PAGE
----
FINE Gael backbenchers in Limerick “remain unconvinced” by IAG boss Willie Walsh’s charm offensive but have not gone as far as Clare-based senator Tony Mulcahy, who has threatened to resign the party whip if the government agrees to the takeover of Aer Lingus.
Both Deputy Kieran O’Donnell and Deputy Patrick O’Donovan were present for Mr Walsh’s appearance before the Oireachtas transport committee last week.
It was questioning from Deputy O’Donovan that elicited from Mr Walsh a fresh commitment that IAG would legally guarantee Shannon’s existing three daily flights to Heathrow for at least five years.
But this does not go far enough for either of the Limerick TDs, while Deputy O’Donnell was also unimpressed by Mr Walsh’s failure to give adequate assurances on transatlantic services. “Five years is a very short period in the business and tourism cycle. I also asked him about transatlantic and he could give no real, firm commitment in terms of Shannon,” said Deputy O’Donnell.
“I didn’t get the assurances I would have liked in respect of Shannon. I think the risks are very high for us. We have such a large foreign direct investment and indigenous business and tourism base here in the Mid-West. I still have reservations and I remain to be fully convinced,” he said.
Deputy O’Donovan is also not satisfied that the guarantees on Heathrow are of long enough duration.
“Willie Walsh has provided us with detail on his plans for Aer Lingus and how he believes it can fit into IAG. I was glad that when he answered me that he gave specific guarantees to Shannon and Cork, however I would like to see these guarantees for longer than what’s currently on the table,” he said.
But Deputy O’Donovan accepted a key point made by Mr Walsh to the committee, that the five-year guarantee is better than what Shannon currently has.
“It is clear that under the current ownership structure there is no protection for Shannon. We know from when the first 75% of the airline was sold, that Heathrow slots can be moved so if there are guarantees that can be given we need to examine them closely,” he said.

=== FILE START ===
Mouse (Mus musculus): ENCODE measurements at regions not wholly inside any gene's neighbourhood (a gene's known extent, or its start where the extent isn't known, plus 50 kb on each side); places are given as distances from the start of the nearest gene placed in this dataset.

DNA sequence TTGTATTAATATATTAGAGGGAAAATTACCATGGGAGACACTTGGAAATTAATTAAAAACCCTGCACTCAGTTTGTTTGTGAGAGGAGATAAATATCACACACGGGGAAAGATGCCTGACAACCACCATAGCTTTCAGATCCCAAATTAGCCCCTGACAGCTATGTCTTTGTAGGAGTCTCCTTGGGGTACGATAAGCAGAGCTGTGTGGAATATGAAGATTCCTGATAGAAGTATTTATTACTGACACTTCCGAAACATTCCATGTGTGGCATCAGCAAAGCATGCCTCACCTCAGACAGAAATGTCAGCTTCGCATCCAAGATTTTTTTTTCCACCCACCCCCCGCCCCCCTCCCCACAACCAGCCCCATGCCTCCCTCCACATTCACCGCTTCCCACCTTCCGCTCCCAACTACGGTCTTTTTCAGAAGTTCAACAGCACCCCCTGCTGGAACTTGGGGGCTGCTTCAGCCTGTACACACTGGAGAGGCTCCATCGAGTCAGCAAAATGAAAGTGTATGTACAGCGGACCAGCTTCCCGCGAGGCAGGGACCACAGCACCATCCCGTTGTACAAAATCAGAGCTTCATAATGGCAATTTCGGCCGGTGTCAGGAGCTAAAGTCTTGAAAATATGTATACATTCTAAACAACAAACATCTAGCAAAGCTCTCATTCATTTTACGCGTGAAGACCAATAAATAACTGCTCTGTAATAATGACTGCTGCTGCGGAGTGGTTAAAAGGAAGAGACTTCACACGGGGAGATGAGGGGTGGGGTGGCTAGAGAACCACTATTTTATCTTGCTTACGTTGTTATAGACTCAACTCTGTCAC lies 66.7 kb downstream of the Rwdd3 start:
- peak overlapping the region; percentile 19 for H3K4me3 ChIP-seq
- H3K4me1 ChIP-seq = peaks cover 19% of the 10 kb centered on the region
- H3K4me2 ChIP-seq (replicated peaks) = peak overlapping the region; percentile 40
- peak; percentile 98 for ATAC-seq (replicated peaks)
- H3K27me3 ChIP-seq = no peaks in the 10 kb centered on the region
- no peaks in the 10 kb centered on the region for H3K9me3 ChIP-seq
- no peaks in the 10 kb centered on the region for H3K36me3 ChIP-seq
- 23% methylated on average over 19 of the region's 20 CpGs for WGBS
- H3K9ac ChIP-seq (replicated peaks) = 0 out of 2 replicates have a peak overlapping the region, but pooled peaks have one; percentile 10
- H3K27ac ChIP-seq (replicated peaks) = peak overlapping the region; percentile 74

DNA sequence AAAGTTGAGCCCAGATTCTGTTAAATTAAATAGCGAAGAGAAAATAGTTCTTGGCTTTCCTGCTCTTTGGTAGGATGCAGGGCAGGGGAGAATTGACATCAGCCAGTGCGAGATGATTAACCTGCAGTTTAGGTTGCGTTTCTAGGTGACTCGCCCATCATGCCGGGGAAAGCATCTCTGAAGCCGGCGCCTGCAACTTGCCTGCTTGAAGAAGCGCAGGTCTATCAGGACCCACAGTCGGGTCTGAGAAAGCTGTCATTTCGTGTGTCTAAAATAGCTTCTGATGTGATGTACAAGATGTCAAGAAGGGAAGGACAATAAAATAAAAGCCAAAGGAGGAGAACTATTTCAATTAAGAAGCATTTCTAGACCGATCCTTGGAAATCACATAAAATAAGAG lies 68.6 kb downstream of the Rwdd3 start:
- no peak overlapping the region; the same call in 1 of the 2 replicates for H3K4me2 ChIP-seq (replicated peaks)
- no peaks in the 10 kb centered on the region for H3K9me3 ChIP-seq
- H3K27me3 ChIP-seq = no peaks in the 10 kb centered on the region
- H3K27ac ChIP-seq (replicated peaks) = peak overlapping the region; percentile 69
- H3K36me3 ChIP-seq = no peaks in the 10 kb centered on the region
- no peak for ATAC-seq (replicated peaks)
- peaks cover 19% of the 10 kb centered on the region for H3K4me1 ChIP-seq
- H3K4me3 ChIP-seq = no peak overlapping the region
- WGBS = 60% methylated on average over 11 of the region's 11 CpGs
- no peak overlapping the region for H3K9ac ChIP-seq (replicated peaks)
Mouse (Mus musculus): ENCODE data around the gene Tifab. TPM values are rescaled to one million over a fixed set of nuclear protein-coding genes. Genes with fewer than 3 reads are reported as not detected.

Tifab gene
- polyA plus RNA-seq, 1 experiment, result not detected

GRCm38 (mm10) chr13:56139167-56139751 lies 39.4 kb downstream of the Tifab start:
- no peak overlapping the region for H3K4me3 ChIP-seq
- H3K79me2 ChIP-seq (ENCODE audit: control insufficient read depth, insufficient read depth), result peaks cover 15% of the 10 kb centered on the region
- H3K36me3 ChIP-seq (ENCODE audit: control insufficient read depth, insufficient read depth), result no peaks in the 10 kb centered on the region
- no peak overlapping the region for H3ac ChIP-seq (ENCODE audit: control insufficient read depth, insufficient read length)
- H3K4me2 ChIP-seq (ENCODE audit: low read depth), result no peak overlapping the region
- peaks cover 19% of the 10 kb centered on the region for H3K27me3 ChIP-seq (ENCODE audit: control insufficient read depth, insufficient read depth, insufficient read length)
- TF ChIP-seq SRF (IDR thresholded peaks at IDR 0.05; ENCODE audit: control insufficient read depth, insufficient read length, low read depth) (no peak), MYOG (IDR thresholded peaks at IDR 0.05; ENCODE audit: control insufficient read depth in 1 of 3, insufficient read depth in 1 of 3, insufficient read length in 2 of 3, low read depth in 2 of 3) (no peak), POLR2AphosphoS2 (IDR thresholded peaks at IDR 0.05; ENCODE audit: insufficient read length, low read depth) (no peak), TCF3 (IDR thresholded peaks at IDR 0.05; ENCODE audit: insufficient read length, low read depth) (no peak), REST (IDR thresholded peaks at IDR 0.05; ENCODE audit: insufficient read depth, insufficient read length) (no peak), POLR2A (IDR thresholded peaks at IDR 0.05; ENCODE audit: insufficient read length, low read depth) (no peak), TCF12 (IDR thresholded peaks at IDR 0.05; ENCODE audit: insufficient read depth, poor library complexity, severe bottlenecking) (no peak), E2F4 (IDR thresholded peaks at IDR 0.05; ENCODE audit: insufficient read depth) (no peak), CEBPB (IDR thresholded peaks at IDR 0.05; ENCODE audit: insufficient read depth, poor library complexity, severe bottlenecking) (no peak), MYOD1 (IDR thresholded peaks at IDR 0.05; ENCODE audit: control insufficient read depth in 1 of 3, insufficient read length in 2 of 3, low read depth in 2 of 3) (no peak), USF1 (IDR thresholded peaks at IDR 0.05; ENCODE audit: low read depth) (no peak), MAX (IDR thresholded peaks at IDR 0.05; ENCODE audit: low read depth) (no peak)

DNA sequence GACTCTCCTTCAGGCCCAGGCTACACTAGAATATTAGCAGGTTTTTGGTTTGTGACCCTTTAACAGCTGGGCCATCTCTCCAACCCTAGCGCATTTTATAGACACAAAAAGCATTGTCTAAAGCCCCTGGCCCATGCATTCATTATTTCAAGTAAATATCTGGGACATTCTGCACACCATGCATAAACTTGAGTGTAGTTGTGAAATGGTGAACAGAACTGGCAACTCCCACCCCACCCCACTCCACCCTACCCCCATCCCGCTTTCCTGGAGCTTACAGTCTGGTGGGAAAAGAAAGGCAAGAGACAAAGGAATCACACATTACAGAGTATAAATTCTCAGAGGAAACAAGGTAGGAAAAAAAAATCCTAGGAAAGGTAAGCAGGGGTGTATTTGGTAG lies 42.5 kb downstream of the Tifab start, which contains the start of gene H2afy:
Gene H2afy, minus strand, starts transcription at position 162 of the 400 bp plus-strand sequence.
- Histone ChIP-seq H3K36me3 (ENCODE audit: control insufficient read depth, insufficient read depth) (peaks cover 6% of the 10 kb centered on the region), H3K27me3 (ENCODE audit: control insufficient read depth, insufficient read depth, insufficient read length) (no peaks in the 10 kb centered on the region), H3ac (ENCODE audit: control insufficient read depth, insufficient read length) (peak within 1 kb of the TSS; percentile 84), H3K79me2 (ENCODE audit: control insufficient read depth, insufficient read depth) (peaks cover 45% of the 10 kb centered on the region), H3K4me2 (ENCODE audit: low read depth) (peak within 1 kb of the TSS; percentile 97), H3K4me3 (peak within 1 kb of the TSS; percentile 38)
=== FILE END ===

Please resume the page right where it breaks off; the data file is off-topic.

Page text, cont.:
“Aer Lingus tomorrow morning could decide they were going to operate a New York-Heathrow or a Sydney-Heathrow route and there is absolutely nothing anybody can do about it, as we saw before in 2007 when they took them out of Shannon. So the government position in this is very weak and it is about making sure that however weak that position is, that it is maximised to best effect for the economy and the region,” Deputy O’Donovan said.
During the hearing, Mr Walsh repeatedly stressed his belief that Aer Lingus’ Shannon-Heathrow route was turning a profit. Around one in every four passengers passing through Shannon is on the Heathrow route, which carried 425,000 people last year and is expected to grow to 450,000 in 2015.
“I am a business person,” said Mr Walsh, “I believe the fundamental benefit one gets is from operating those in a profitable way. I believe they [Shannon and Cork]are profitable today and will continue to be profitable and continue to provide valuable feed [traffic].
“I see no reason why we would not operate services from Shannon and Cork to Heathrow, maintaining the four daily services from Cork and the three daily services from Shannon.”
Amid fears that IAG could reallocate Shannon’s Heathrow slots to busier airports in its global network, Mr Walsh stressed that over 70% of IAG’s Heathrow slots were short-haul and that the company was already in a position to reallocate slots to long haul destinations.
But his efforts to assuage the fears of politicians in the Mid-West have not convinced Senator Mulcahy, who is based in Shannon. He has warned Fine Gael that they cannot rely on his vote if they accept an offer Mr Walsh has promised he will not improve. “I cannot support any proposed sale of Aer Lingus to IAG as the risks are far too great for Shannon Airport, the regional economy, and the people of Clare and the west of Ireland. Should the Government sell its shares to IAG I will resign the party whip,” said Senator Mulcahy.
On his colleague’s threat to quit the party, Deputy O’Donovan said: “I can understand the concern and it is a concern for me myself as I’m from the region. But I think there is a bit to play out in this yet and I don’t think we are anywhere near a handshake.”
Deputy O’Donnell said he had been raising the matter in the Dail, within the parliamentary party and directly with Minister for Transport Paschal Donohoe and he hoped that the government decision would ultimately be informed by the concerns articulated by those representing the Mid-West and the other regions.